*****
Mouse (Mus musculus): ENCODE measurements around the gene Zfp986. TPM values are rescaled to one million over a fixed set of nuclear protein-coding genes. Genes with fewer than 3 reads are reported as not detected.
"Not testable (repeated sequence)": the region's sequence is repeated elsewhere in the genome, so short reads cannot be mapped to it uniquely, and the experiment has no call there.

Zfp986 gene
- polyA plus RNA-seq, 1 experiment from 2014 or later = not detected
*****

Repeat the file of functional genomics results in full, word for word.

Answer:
Mouse (Mus musculus): ENCODE measurements around the gene Zfp986. TPM values are rescaled to one million over a fixed set of nuclear protein-coding genes. Genes with fewer than 3 reads are reported as not detected.
"Not testable (repeated sequence)": the region's sequence is repeated elsewhere in the genome, so short reads cannot be mapped to it uniquely, and the experiment has no call there.

Zfp986 gene
- polyA plus RNA-seq, 1 experiment from 2014 or later = not detected